“I’m an educator by trade, and a writer, but I began to realize that nobody else was really documenting the stories in my part of the world,” she says. “I spent the first two years trying to gather leads and contacts and give the project away to many people who really were more qualified than I was to do the project: community leaders, film professors, history professors. I went to filmmakers who I thought might be interested in doing a documentary, and all of them said the same thing: ‘Wow, that’s a really important project. You should definitely keep doing that.’ And so after two years, I realized I wasn’t willing to give away my stuff anymore.”

“I began to feel more ownership of it,” she adds. “There was always this urgency in my mind [that] the people who taught in and attended these schools were getting older, and a lot of them had already passed away. I began to feel frustrated that more of my colleagues, especially when I began teaching in predominantly African American schools, weren’t aware of the educational heritage of our students.”

Soon, she had made not one, but two documentaries about North Carolina’s Rosenwald schools—without an ounce of filmmaking experience. She worked from 2003-15 on the films, the first called Under the Kudzu and the second Carrie Mae: An American Life, about, as Stack says, “the life of Carrie Mae Sharpless Newkirk, who attended and taught in Rosenwald schools before becoming, in 1966, one of the first African American teachers in southeastern NC to integrate a white school.”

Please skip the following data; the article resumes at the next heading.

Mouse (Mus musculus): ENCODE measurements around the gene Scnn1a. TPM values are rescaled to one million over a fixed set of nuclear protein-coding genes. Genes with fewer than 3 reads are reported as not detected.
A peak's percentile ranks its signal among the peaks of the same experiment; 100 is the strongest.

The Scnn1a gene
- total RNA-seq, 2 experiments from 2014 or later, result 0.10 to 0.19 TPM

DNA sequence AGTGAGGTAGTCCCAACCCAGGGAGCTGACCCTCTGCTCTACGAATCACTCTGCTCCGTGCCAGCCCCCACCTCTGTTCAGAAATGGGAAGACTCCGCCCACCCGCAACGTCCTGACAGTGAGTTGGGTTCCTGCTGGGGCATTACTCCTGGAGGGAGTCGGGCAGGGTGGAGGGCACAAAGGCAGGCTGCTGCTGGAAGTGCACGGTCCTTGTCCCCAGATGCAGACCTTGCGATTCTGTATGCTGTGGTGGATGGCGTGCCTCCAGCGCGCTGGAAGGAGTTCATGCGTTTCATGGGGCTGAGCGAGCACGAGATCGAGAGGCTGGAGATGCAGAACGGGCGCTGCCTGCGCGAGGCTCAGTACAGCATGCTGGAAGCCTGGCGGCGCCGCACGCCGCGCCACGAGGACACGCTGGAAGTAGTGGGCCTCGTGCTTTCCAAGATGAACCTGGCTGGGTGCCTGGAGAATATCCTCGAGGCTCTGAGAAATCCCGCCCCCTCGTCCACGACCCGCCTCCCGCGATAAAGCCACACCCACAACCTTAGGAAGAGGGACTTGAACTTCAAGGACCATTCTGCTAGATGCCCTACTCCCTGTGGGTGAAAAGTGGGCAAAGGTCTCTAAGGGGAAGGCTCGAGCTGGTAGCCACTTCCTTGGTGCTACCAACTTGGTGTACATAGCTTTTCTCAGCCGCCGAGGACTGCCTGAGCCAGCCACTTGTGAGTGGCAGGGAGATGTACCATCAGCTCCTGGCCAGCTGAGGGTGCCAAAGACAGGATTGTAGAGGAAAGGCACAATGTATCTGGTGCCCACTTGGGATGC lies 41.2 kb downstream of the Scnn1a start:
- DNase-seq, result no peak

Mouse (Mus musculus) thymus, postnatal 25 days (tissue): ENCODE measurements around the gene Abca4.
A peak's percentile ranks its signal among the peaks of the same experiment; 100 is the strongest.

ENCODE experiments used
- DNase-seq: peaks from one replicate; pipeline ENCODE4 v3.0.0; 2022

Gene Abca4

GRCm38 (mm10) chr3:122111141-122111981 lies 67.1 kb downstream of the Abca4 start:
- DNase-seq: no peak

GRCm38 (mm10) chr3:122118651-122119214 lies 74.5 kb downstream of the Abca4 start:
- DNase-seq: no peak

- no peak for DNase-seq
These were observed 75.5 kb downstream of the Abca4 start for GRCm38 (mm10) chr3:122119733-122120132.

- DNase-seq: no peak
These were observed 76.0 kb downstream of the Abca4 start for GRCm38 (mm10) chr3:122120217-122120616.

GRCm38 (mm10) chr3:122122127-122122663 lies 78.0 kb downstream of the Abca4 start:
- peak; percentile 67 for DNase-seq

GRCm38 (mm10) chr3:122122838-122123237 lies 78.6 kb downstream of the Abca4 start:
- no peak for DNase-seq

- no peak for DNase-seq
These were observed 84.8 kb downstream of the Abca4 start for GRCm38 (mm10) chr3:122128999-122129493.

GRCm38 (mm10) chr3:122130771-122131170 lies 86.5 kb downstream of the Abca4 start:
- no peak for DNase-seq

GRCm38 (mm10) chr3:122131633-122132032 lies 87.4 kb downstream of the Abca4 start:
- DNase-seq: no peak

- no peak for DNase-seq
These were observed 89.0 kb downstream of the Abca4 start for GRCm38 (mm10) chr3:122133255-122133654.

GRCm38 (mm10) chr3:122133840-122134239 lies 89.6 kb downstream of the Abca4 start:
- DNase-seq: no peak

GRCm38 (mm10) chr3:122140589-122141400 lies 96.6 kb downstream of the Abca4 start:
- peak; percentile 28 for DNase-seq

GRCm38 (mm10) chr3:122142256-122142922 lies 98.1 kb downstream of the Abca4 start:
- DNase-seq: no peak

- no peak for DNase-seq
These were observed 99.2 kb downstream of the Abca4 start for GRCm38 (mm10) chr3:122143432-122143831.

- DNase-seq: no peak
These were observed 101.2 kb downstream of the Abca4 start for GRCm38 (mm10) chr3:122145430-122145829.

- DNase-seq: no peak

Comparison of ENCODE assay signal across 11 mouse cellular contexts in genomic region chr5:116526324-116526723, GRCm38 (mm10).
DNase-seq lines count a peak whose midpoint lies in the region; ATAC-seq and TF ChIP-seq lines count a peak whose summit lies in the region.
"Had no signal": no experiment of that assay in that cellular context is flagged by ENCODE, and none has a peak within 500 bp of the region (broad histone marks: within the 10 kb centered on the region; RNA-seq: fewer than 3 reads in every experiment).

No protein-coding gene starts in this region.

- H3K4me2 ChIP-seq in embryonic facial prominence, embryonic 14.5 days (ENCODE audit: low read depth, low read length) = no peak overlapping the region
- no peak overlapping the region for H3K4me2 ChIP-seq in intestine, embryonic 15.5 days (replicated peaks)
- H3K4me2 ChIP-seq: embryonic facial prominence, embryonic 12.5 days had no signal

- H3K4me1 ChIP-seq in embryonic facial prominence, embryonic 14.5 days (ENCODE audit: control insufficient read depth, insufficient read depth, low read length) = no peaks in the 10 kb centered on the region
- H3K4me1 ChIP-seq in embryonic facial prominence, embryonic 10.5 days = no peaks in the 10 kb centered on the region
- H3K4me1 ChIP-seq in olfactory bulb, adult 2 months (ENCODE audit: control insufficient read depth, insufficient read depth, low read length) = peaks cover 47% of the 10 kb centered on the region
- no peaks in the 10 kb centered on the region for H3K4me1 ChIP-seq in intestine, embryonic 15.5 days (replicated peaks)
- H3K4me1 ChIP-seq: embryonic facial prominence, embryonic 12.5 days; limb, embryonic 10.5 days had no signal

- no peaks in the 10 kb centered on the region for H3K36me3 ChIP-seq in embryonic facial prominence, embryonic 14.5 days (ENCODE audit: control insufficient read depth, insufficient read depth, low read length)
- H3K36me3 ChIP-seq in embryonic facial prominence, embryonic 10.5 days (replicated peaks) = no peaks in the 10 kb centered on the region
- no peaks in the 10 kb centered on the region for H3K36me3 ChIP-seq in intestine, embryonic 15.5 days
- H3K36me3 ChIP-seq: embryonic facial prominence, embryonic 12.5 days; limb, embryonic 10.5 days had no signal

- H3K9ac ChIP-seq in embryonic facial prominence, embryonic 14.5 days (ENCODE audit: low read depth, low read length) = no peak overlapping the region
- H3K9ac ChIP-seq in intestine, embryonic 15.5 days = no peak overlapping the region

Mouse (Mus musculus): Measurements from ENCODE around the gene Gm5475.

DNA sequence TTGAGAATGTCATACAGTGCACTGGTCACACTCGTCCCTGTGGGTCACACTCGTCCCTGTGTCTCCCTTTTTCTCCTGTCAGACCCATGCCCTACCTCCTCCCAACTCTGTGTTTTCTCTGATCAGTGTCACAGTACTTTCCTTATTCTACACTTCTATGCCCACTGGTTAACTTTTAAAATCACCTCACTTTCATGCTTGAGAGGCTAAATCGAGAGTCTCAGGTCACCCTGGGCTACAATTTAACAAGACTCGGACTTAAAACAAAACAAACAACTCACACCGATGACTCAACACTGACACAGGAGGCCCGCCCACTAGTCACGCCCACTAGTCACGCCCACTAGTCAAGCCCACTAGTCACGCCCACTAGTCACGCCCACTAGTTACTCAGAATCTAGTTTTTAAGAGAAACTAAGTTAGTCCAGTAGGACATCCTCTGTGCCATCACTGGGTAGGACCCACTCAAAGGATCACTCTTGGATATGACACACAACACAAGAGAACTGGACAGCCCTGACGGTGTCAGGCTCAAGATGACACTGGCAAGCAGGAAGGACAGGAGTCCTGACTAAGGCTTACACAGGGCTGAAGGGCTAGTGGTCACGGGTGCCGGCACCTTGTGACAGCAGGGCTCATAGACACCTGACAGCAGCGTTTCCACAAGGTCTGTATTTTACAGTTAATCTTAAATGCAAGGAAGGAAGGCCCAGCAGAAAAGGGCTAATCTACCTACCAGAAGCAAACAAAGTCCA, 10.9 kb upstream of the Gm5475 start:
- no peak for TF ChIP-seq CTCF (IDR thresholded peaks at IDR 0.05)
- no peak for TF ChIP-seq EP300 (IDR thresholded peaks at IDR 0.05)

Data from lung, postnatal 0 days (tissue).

“It’s important to understand that African American communities were building schools before, during and after the Rosenwald Fund program,” she says. “During the segregation era, African American families paid their taxes, then had to raise additional funds to obtain schools for their children. The schools built using matching grants set up by Julius Rosenwald are just one example of African American education heritage.”

Stack was essentially self-funding, though she received a few small grants toward the end of her first project from the True North Foundation and the National Trust for Historic Preservation. Her second film was made with the support of Elizabeth Rosenwald Varet and Michael Varet, who purchased a camera and computer for her after seeing Under the Kudzu. Still, she says the process was “brutal”—but worth it. Her films contributed significantly to an effort to preserve North Carolina’s Rosenwald schools, and she published a guidebook on how to document and preserve other schools, both physically and through oral histories.

Stack and Newkirk
Stack with Dr. Richard T. Newkirk, who is featured in Sharecrop and attended a Rosenwald school. The pair’s presentation is called “Lessons from the Rosenwald Schools: Appreciating African American School Heritage.”

But she wasn’t done yet. While researching her Rosenwald films, she became interested in “the broader social and economic context for the school buildings,” learning that they were built primarily by communities of sharecroppers. The result was her most recent film, Sharecrop.